"This was clearly a hotspot of ancient bird biodiversity," Chiappe told LiveScience.
The newly discovered bird, a robin-size creature called Sulcavis geeorum, lived between 121 million and 125 million years ago. Sulcavis geeorum belonged to a class of extinct toothed birds called Enantiornithines, which were the most numerous birds during the age of dinosaurs. The diminutive creature looked somewhat similar to modern-day songbirds, with a key difference: the bird had some very strange teeth. (Album: 25 Amazing Ancient Beasts)
The teeth of this tiny flier had sharp, pointy crowns. In addition, the fossil found by Chiappe's team had preserved tooth enamel that formed serrated ridges. Those serrated ridges probably enabled the birds to crack open the hard exoskeletons of insects, crabs or snails, Chiappe said.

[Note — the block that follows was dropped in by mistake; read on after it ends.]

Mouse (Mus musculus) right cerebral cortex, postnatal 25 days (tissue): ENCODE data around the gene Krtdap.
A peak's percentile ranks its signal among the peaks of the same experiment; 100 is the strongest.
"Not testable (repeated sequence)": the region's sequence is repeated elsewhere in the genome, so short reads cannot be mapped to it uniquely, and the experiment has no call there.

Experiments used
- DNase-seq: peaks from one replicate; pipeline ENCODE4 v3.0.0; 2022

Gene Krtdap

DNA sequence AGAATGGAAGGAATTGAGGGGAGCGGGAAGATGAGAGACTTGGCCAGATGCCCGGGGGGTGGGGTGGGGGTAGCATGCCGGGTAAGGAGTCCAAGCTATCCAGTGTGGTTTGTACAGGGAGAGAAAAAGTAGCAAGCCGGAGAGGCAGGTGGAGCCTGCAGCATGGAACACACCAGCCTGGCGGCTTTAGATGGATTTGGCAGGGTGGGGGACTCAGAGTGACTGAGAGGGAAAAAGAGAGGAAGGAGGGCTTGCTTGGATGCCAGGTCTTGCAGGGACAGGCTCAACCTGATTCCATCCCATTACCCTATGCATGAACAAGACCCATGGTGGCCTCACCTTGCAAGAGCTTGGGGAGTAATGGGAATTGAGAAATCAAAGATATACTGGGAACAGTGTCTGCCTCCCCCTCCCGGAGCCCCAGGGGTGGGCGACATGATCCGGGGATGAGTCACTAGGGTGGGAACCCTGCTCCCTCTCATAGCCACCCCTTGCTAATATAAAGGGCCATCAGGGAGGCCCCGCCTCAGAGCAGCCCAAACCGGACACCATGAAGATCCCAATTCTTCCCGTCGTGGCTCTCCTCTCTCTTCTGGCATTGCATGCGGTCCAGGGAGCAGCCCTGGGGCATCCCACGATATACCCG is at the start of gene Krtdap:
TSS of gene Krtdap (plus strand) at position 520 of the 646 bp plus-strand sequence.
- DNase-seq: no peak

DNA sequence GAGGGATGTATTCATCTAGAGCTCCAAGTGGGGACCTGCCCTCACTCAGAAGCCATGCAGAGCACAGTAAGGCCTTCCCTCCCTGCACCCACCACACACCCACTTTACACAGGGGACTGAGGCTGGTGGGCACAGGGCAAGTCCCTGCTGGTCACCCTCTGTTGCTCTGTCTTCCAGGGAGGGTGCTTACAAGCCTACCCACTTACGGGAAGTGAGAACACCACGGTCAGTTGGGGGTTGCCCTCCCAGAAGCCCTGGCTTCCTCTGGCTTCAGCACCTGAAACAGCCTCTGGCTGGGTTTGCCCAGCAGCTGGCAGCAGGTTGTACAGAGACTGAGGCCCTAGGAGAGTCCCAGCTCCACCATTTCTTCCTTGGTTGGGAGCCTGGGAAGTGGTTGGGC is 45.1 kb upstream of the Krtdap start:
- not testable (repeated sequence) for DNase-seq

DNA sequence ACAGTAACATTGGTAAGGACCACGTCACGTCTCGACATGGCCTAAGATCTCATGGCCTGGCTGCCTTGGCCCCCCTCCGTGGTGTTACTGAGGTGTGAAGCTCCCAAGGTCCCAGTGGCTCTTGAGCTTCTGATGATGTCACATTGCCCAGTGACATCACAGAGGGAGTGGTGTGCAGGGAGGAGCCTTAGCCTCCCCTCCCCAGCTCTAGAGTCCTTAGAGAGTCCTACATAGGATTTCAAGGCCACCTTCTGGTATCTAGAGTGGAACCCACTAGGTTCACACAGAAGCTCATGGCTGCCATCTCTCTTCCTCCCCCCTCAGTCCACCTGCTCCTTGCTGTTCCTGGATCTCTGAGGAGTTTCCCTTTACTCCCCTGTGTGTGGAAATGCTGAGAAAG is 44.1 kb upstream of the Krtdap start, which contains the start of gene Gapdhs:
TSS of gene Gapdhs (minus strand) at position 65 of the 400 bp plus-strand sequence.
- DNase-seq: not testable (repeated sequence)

The strange teeth may shed light on a prehistoric mystery of sorts: No one knows exactly why early birds had teeth. It's also unclear why they have lost their teeth at least four times since they first emerged in the fossil record. In fact, modern-day birds still have genes for teeth, but the genes are turned off, Chiappe said.